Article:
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Public funding levels and the various approaches to affordability—from debt-free college to private-sector loans—will continue to dominate higher ed debates in and outside campus administrative offices.

A greater level of accountability around access and outcomes looms on the horizon for higher ed administrators in 2017 and beyond. Experts across the ideological spectrum predict the federal government and the general public to demand more transparency in the data released about how graduates of specific campus programs fare in the job market. 

Student success is inherently at the center of every institution’s mission, and this round of Models of Excellence showcases eight initiatives dedicated to supporting that goal, from before a student’s first class right through—and beyond—graduation.

“Look for a system that is very easy to use and easily adopted. I would want to make sure the new SIS could be easily connected to the fundraising system, housing system and admission system. I’d look for the SIS to become the core of our operation and make sure everything can easily be integrated with it.”

—Jack Chen, CIO, Adelphi University

Students at Connecticut College can access its student information system via mobile or desktop.

In today’s world of vast networks and complex data analysis, the student information system is becoming a powerful tool to track—and influence—student success. By looking at the big picture of data generated across an institution’s enterprise resource planning software, universities can begin to forecast student outcomes.

Considering that textbooks can account for 25 percent of a community college student’s degree, some institutions have banded together to develop more open educational resources.

The University of Maryland’s open source textbook initiative, known as “MOST,” has guided faculty through more than 50 OER adoptions. The program helps instructors assemble resources to significantly keep down the cost of course materials.

Open educational resources have grown over the last few years from one-off oddities in single courses to the basis of entire degree programs. Cutting out textbook costs for students tops the list of reasons administrators encourage faculty to develop and adopt these free—or very inexpensive—resources, also known as OER.

Are universities hiring non-tenured adjuncts—who now make up two-thirds of the faculty workforce—because their tenured veterans won’t retire?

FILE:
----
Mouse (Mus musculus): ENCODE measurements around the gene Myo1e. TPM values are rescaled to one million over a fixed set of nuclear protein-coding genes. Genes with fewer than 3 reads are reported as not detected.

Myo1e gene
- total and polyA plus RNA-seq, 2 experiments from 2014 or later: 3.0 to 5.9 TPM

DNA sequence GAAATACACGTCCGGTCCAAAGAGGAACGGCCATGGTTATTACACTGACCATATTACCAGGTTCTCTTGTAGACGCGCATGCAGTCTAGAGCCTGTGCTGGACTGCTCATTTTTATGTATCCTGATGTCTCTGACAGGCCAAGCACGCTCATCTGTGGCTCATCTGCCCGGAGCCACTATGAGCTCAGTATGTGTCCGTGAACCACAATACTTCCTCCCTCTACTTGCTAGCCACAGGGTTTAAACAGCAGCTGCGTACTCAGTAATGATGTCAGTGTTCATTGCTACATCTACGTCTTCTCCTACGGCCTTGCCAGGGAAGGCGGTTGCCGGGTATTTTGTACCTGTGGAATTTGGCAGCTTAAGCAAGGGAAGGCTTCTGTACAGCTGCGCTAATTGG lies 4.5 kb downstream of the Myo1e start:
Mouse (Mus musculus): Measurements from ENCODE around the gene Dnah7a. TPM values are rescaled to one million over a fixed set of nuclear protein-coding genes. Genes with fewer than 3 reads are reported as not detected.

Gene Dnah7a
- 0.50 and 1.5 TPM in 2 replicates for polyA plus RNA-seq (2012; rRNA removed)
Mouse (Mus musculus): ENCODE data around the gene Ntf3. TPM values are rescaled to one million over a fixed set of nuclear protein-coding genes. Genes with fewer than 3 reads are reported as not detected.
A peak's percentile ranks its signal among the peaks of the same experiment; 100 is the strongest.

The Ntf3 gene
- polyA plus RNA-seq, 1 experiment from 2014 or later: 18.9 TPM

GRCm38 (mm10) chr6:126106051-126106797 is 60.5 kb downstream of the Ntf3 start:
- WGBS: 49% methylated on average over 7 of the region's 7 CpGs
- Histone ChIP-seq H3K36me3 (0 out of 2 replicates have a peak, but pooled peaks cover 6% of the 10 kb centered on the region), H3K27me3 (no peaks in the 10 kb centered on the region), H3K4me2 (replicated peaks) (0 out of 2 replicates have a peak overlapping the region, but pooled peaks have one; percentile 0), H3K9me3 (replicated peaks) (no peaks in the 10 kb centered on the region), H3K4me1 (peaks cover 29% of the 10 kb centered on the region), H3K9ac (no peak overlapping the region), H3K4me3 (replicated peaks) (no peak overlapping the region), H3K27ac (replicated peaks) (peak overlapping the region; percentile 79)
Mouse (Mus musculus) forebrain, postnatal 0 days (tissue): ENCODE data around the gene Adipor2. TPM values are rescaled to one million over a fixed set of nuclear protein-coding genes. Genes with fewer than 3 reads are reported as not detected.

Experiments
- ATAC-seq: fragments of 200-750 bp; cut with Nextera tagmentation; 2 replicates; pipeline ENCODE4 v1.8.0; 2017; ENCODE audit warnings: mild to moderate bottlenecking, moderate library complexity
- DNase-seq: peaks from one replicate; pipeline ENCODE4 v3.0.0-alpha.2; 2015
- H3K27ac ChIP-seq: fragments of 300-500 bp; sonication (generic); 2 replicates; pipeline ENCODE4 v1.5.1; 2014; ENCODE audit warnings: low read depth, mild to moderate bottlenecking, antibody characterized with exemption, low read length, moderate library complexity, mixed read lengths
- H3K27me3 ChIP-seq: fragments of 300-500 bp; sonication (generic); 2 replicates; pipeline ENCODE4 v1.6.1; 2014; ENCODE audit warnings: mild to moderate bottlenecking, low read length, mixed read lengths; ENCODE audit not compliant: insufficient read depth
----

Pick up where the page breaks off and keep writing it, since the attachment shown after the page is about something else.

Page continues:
Delayed retirement is a contributing factor in the proliferation of adjuncts, says Brian Kaskie, associate professor of health policy at the University of Iowa’s College of Public Health. Employees who can’t be fired and won’t retire are a burden administrators don’t want to assume.

Under age-discrimination laws, college professors, like most American workers, can’t be forced into retirement. Congress ended mandatory age-70 faculty retirement in 1994, after the National Academy of Sciences predicted the change wouldn’t increase professors’ average retirement age.

Colleges and universities are experimenting with strategies—from financial incentives to life coaching—aimed at coaxing veteran professors into starting the next chapter of their lives.

Faculty members are finding exciting new directions once they retire from their tenured professorships. But data suggests that faculty members are waiting longer to retire than they once did, with sometimes problematic implications for their institutions.

TRAINING FOR EMT JOBS—At Rowan College at Burlington County’s TEC Building, employees of the paramedics company Virtua can put their tuition reimbursement benefits to use. RCBC is growing and improving its Health Sciences programs in partnership with the company.

There is no one-size-fits-all partnership between the community college and industry. Arrangements can range from brief partnerships that fill immediate hiring needs to long-term strategic relationships that provide ongoing training and development for current and future employees.

The Industry Workforce Needs Coalition, a national network of businesses striving to increase the number of skilled workers, outlines three separate levels of industry-aligned partnerships:

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